- Duomo (Cefalù): The first Norman cathedral in western Sicily, it was built by Roger II and initially intended as his final resting place. Its imposing size dominates the landscape of the town, while the interior is embellished with the first in a series of brilliant mosaics found in this part of Sicily.
- Santa Maria dell'Ammiraglio (aka La Martorana; Palermo): One of the best expressions of Arabo-Norman architecture, this 12th-century Orthodox church was considerably altered during the baroque heyday but, miraculously, the splendid mosaics were spared. It was at this convent that the marzipan fruits known as frutta Martorana were created. It also houses the only known portrait of Roger II.
- San Giovanni degli Eremiti (St. John of the Hermits) (Palermo; Via dei Benedettini 18, no phone.): This is the epitome of Arabo-Norman architecture in the city. Capped by five red domes, it would seem like a mosque when seen from afar. It is set amid a splendid garden of palm and fragrant citrus trees.
- Monreale Duomo (Monreale): This is the most spectacular of all Arabo-Norman churches, and also the last. Commissioned by William II in 1174 after a dream, with its 6,400 sq m (21, 000 sq ft.) of mosaics, it is truly one of the best churches in Italy.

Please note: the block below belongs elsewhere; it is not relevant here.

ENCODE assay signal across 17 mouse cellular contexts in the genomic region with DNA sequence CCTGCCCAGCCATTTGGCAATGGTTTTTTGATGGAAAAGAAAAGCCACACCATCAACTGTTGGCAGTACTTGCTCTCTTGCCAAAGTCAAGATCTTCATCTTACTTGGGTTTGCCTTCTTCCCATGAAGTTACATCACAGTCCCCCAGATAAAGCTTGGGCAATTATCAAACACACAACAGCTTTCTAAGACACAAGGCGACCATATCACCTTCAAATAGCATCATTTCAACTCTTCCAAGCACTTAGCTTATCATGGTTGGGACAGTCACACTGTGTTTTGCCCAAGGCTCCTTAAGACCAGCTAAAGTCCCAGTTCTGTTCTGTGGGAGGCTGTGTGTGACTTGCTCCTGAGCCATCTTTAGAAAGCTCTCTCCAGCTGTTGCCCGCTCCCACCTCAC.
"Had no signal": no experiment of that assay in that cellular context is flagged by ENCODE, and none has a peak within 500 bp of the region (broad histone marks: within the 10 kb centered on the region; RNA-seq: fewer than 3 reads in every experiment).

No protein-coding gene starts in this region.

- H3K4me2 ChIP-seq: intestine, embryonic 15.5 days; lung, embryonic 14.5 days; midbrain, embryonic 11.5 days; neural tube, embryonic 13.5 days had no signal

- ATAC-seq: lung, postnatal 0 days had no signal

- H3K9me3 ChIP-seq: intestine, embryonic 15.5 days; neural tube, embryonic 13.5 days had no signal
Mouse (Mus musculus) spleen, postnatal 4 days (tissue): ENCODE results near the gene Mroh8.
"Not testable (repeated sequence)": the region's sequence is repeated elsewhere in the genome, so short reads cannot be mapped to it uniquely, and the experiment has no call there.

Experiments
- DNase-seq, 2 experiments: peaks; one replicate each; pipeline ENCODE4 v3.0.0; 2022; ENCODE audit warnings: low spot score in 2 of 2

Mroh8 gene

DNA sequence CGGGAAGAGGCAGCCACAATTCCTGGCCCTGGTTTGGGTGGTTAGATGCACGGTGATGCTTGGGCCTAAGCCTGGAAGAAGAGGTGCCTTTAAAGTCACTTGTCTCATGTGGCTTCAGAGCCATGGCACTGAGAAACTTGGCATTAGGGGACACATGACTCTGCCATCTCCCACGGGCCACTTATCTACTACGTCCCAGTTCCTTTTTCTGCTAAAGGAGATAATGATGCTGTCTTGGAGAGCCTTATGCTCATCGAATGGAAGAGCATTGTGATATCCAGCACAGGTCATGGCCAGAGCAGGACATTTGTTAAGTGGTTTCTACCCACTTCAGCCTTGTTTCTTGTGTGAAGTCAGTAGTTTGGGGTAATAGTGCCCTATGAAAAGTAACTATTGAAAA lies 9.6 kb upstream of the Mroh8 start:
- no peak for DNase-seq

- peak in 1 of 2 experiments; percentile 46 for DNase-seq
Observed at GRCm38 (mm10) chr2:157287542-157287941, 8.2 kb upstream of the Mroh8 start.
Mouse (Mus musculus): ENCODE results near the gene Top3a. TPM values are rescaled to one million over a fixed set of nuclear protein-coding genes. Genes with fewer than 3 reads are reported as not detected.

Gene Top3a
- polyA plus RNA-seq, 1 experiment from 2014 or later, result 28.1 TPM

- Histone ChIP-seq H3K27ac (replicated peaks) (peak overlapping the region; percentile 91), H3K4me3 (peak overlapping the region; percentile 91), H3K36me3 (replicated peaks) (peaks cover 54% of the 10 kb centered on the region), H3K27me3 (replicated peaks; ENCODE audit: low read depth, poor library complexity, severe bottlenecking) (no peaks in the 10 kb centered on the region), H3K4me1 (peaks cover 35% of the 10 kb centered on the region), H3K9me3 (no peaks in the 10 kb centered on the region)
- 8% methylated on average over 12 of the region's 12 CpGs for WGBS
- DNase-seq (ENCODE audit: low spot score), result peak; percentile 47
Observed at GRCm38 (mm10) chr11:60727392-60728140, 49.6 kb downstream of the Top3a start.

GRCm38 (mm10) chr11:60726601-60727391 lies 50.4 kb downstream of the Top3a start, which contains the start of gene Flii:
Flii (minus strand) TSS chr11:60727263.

- Oratorio del Rosario di San Domenico (Palermo; tel. 091-332779): The Oratory was founded in the closing years of the 16th century by the Society of the Holy Rosary. One of the Society's most outstanding members, Giacomo Serpotta, decorated this oratory with his delightfully expressive putti (cherubs).
- Oratorio del Rosario di Santa Cita (Palermo): Giacomo Serpotta took 32 years to complete this Rococo masterpiece festooned with puttis and biblical scenes and inlaid with marble and mother of pearl; the most amazing piece among the sculptures is the Battle of Lepanto. The oratory was miraculously spared damage during the Allied bombings of 1943.
- Oratorio di San Lorenzo (Palermo; tel. 091-582370): Of extraordinary elegance, the interior's stucco decoration is the masterpiece of Giacomo Serpotta. Art historians have written of these wall paintings as "a cave of white coral."
Note: This information was accurate when it was published, but can change without notice. Please be sure to confirm all rates and details directly with the companies in question before planning your trip.